Commentary: Measuring What Matters Most
Article first published online: 14 MAR 2013
© 2013 Milbank Memorial Fund
Volume 91, Issue 1, pages 201–204, March 2013
How to Cite
CLANCY, C. M. and MOY, E. (2013), Commentary: Measuring What Matters Most. Milbank Quarterly, 91: 201–204. doi: 10.1111/milq.12008
- Issue published online: 14 MAR 2013
- Article first published online: 14 MAR 2013
We read with great interest Frank and Haw's (2011) “best practice” guidelines for monitoring socioeconomic inequalities in health status because of its direct relevance to our work on the National Healthcare Disparities Report. The National Healthcare Disparities Report is an annual report mandated by Congress on “prevailing disparities in health care delivery as it relates to racial factors and socioeconomic factors” (AHRQ 2012). Our agency, the Agency for Healthcare Research and Quality (AHRQ), leads the production of the report and its companion report, the National Healthcare Quality Report, which focuses on quality of care. Together, the reports track about 250 measures of health care quality and access to provide a snapshot of health care in the United States and to assess changes in health care quality and disparities over time.
Tracking inequalities over time is a relatively new science, and “best practices” are not well defined. Since the publication of the first National Healthcare Reports in 2003, we have developed methods for analyzing and communicating disparities data. Harper and Lynch's guidance (2005) has been particularly helpful in selecting metrics that illustrate specific contrasts. For example, to compare the size of disparities between two populations at a point in time across measures that have different units (percentages, admission rates, death rates), we use relative differences. To assess whether a specific disparity has changed over time—for example, whether the gap in colorectal cancer screening rates between African Americans and whites has grown larger or smaller—we calculate the slopes of regression lines for each population and test whether the slopes differ.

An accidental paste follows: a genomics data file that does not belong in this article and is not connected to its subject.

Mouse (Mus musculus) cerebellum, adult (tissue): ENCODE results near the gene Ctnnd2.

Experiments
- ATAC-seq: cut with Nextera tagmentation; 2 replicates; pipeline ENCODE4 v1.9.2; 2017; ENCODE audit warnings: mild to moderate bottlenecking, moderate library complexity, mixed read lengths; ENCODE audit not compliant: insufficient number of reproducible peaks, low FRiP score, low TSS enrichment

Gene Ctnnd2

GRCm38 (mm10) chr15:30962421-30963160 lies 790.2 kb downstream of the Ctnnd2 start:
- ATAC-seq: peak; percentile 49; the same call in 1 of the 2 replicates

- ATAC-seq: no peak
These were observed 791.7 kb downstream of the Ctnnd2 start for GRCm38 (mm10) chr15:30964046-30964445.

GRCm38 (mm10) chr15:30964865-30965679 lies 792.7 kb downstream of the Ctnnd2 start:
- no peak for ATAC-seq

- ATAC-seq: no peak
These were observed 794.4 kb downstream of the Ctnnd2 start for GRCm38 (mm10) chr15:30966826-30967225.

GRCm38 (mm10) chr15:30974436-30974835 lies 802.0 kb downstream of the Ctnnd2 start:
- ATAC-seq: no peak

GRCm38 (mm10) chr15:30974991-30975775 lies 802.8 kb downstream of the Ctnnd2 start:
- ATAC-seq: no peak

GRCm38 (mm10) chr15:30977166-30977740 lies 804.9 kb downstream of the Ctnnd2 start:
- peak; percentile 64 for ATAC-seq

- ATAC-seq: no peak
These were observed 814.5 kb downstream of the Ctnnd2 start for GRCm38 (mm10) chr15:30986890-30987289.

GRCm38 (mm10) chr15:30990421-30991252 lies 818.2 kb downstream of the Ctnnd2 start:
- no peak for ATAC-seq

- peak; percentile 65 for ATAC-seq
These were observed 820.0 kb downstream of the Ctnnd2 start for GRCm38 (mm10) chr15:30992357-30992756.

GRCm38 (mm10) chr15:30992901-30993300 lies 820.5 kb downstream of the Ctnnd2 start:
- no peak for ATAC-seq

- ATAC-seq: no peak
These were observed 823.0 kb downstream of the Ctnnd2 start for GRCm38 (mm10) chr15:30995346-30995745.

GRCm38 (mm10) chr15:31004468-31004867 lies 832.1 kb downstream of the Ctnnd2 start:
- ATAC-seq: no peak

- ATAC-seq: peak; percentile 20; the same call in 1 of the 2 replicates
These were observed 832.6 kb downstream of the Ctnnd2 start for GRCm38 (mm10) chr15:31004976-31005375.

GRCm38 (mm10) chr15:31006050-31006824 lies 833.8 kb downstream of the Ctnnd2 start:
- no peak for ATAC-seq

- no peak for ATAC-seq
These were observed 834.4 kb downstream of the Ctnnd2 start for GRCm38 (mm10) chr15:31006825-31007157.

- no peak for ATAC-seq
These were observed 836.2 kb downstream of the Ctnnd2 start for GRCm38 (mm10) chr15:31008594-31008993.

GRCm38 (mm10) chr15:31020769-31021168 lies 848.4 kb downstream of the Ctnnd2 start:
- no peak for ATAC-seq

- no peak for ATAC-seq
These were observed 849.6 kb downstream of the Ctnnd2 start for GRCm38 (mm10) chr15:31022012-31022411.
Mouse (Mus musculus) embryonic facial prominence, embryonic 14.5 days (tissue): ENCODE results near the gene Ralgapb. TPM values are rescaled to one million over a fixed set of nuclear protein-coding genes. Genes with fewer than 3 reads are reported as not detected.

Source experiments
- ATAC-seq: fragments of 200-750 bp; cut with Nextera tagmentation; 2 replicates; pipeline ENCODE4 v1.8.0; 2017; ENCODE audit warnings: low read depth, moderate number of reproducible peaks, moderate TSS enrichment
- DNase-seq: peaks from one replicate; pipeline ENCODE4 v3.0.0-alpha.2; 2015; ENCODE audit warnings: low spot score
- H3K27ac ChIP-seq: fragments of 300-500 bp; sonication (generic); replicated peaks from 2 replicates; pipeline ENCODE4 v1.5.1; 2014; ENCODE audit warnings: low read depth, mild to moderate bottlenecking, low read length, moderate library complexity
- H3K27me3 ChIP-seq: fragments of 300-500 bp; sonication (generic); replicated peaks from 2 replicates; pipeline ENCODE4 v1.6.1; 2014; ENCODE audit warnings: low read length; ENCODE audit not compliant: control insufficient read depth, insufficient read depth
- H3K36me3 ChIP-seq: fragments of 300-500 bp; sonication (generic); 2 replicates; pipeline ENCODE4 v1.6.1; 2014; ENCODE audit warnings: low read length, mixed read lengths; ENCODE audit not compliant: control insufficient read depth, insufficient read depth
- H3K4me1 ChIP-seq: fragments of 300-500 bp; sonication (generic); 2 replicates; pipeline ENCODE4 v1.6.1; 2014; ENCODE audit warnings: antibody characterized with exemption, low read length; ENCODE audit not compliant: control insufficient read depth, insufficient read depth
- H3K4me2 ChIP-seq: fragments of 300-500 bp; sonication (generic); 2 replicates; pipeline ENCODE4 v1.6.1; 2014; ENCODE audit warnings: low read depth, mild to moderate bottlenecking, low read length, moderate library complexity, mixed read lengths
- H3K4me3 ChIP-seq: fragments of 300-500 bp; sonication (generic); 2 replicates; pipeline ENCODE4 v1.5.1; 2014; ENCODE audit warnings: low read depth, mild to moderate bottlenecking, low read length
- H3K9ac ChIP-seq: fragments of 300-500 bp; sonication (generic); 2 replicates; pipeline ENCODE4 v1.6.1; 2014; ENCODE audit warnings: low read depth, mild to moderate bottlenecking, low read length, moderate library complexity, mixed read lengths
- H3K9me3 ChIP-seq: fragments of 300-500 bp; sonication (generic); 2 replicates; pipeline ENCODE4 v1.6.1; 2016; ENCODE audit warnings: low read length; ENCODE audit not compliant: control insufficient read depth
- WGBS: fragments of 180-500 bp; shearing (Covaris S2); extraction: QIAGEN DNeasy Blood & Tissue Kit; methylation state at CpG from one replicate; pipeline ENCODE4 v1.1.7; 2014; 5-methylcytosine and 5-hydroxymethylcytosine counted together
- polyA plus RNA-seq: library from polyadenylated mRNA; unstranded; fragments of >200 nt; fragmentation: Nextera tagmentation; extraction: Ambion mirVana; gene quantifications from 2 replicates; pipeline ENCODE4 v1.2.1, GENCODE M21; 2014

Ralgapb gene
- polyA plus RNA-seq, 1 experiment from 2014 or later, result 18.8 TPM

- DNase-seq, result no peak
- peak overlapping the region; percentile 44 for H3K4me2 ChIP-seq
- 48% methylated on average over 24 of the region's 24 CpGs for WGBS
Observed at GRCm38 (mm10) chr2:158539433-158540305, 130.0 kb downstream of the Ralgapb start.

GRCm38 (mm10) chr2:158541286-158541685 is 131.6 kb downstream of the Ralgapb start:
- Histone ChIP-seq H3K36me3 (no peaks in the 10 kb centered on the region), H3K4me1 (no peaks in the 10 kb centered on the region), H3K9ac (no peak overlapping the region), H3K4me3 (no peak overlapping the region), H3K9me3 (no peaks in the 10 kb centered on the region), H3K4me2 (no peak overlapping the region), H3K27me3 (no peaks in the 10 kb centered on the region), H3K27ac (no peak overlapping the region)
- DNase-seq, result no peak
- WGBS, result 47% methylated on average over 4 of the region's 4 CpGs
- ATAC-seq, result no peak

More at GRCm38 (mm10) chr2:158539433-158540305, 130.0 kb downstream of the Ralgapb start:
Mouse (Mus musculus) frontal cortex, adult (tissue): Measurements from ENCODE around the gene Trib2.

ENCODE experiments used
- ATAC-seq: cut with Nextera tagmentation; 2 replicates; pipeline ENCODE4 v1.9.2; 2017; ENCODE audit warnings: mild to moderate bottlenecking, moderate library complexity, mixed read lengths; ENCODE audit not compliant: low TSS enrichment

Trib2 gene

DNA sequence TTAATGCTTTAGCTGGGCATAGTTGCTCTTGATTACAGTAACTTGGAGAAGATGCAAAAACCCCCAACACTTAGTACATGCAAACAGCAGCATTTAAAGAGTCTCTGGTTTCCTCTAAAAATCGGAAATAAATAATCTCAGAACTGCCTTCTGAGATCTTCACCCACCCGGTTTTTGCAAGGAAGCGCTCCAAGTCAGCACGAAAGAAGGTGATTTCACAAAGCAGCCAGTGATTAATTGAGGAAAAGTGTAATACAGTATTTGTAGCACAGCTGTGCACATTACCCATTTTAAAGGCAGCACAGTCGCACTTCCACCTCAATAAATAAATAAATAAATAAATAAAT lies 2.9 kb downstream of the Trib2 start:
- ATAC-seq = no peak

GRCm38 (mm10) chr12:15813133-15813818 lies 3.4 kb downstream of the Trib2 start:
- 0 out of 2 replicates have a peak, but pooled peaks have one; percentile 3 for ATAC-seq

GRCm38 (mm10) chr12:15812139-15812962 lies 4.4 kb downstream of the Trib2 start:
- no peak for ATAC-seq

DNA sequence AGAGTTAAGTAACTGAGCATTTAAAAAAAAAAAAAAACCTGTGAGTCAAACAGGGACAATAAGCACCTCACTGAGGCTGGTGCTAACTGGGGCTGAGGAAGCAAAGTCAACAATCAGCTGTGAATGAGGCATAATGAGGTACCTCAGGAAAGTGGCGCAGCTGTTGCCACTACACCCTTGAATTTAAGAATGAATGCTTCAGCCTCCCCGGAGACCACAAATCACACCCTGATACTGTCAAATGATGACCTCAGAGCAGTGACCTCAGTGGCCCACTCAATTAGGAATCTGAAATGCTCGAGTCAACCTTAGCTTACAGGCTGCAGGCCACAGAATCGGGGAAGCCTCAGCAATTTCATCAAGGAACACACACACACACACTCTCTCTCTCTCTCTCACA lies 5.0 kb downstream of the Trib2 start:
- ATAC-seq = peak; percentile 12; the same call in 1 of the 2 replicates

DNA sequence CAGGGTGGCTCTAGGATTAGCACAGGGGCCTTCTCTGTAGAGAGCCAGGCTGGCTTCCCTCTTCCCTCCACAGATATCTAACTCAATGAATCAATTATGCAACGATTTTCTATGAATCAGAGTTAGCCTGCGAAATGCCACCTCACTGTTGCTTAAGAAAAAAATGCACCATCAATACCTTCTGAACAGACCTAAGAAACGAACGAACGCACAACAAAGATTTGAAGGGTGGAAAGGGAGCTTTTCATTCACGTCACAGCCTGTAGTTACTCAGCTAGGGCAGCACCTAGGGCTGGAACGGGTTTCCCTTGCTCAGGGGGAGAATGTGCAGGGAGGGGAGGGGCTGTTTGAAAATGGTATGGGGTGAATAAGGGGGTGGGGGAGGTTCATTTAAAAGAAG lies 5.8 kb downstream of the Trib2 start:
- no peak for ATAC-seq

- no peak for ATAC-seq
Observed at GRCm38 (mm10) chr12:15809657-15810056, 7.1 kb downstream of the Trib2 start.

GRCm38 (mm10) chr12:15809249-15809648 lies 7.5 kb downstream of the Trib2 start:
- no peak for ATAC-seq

Comparable guidance to aid the selection of measures for tracking inequalities has generally been absent. The National Quality Forum (2012) recently released a protocol for assessing whether quality measures are “disparities sensitive,” but these criteria focus only on disparities related to race, ethnicity, and language. Moreover, most of the measures endorsed by applying this protocol relate to the structure of health care rather than processes or outcomes. Frank and Haw's work to develop guidelines to assess the appropriateness of measures for tracking socioeconomic inequalities in health outcomes thus begins to fill a critical gap in knowledge.
Overall, we agree with most of Frank and Haw's proposed criteria, although we believe there are opportunities to further improve this guidance for measuring inequalities. We agree that completeness and accuracy of reporting, avoidance of reverse causation, and statistical appropriateness are important epidemiological considerations and that clarity of meaning to nonscientists and lack of ambiguity in the indicator's analysis are critical when communicating with policymakers. We also agree that relevance to known social determinants of health is an important criterion for monitoring socioeconomic inequalities. We believe that this relevance criterion could be generalized to apply to other types of inequalities as well, such as race and ethnicity.